Research indicates that adolescence is an especially crucial time for developing habits of values congruent behavior that will persist throughout the lifespan. Past research has suggested that parents may play an important role in socializing their children, however few studies have looked at the mechanism through which this socialization occurs. The current study explored associations between different types of proactive and reactive parenting and value congruent behavior using nationally representative data from across three years during adolescence. Additionally, the current study attempted to further explain these associations through the mechanism of extrinsic and intrinsic values regulation. The current sample included 500 families including parents (67.7% two-parent families, 69.9% of mothers and 68% of fathers had a bachelor's degree or higher) and an adolescent (Mean = 13.89 years, 50.9% female, 70.4% European Descent) from the Northwestern USA. The hypotheses of the study were tested using structural equation models. Results of the study were not strong enough to confirm direct or indirect associations among study variables, and results should be interpreted with caution. One finding suggested that reactive parenting practices may be detrimental, above and beyond the level of autonomy granted to adolescents, in that reactive parenting practices were associated with higher rates of deviant peer association and delinquent behavior. Discussion focuses on future studies and methodologies that may be better able to detect meaningful associations.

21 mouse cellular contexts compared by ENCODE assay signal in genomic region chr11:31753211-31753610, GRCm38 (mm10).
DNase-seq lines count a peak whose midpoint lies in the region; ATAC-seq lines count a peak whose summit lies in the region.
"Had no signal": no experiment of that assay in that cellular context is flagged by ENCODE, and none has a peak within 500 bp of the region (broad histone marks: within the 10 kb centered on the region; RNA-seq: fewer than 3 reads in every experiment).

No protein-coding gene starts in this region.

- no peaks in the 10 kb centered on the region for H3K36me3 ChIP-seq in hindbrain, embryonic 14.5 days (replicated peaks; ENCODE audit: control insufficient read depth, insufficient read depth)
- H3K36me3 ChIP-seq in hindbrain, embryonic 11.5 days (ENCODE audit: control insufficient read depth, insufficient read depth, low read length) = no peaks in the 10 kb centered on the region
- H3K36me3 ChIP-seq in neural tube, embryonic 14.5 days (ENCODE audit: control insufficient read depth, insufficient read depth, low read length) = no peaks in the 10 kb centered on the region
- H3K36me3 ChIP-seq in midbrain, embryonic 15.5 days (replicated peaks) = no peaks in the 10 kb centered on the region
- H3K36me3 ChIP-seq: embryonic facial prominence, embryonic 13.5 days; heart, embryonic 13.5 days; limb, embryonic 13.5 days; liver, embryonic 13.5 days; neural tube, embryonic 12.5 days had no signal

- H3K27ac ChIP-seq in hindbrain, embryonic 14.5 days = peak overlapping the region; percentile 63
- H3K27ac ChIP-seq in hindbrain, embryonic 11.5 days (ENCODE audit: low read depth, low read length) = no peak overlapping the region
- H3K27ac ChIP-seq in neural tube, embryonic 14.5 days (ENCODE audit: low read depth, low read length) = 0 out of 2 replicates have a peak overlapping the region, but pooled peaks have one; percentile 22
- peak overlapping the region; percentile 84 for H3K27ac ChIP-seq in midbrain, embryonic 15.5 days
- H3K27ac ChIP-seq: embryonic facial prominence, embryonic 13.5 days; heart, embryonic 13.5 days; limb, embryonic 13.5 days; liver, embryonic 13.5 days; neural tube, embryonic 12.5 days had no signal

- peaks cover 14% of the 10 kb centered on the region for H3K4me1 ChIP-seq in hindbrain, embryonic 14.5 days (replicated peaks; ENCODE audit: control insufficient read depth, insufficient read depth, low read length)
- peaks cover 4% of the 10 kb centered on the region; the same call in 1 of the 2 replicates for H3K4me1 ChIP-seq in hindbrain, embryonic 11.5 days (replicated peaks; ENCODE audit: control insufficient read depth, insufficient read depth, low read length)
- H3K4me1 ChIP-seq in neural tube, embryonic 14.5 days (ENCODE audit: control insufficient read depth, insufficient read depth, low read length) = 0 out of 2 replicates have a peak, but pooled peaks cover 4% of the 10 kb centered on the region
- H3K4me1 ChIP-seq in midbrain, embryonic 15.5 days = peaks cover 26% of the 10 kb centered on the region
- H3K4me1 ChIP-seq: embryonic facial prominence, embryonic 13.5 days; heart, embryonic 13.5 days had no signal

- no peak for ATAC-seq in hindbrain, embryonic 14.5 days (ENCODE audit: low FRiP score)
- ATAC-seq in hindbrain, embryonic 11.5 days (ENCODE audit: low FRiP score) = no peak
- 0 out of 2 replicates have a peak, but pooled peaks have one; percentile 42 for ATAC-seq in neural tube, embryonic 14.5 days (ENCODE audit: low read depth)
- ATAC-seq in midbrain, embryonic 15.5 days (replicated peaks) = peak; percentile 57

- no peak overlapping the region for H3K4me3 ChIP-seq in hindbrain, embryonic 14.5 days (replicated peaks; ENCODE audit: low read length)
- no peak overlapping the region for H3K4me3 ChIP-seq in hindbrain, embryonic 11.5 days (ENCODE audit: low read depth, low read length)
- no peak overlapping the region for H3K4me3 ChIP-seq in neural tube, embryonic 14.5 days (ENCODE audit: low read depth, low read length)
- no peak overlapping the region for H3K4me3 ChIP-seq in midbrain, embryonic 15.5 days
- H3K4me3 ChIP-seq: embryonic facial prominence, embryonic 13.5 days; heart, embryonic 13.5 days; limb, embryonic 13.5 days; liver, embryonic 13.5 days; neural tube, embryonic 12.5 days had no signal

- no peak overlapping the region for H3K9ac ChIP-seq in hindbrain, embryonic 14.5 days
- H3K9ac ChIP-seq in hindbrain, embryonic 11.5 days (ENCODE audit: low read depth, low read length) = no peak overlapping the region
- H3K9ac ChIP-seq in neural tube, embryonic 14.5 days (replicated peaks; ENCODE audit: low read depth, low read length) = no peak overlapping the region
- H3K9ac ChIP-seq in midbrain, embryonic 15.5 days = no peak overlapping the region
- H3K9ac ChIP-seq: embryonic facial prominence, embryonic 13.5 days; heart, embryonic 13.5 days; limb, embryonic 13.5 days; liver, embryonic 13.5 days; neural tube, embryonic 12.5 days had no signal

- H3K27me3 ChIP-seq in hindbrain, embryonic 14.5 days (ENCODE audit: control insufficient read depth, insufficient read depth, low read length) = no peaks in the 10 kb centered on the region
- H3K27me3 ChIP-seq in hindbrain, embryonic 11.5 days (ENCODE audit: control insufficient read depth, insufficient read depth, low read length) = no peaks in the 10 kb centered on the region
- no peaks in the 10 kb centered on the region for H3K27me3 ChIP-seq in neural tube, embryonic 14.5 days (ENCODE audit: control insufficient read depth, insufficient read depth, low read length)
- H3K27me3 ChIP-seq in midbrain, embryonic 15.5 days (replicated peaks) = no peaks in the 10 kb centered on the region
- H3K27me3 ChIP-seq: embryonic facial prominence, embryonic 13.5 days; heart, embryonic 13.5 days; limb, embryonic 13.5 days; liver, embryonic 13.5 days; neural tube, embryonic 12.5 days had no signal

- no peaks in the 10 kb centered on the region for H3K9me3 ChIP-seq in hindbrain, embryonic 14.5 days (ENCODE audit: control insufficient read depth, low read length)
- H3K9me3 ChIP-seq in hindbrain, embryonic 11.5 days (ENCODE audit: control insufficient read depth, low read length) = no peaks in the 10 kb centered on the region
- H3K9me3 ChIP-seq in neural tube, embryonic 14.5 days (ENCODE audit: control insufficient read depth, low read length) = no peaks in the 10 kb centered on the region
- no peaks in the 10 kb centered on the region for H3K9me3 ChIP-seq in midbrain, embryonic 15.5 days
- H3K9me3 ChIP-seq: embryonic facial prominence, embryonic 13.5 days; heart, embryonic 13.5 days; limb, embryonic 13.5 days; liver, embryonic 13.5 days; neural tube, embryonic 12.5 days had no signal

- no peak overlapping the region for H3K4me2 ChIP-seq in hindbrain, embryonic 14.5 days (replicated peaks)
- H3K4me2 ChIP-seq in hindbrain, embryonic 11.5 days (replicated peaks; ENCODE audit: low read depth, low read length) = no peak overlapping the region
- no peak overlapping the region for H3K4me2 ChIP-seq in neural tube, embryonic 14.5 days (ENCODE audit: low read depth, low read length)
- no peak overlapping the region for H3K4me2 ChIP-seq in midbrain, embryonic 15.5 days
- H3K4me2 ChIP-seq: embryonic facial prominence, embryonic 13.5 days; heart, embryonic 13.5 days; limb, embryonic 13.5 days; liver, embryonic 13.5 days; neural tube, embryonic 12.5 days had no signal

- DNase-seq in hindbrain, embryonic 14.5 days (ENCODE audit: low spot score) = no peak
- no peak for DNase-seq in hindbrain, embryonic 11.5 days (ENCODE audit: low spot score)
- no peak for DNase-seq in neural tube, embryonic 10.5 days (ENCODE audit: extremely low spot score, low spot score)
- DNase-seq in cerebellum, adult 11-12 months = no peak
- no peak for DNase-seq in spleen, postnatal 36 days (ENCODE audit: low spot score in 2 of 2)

College and Department
Family, Home, and Social Sciences
BYU ScholarsArchive Citation
McLean, Ryan David, "Be Good for Goodness' Sake: Parenting Practices that Promote Value-Congruent Behavior During Adolescence" (2020). Theses and Dissertations. 8603.
proactive parenting, adolescence, values, autonomy-support, deviant peer, delinquency, Self Determination Theory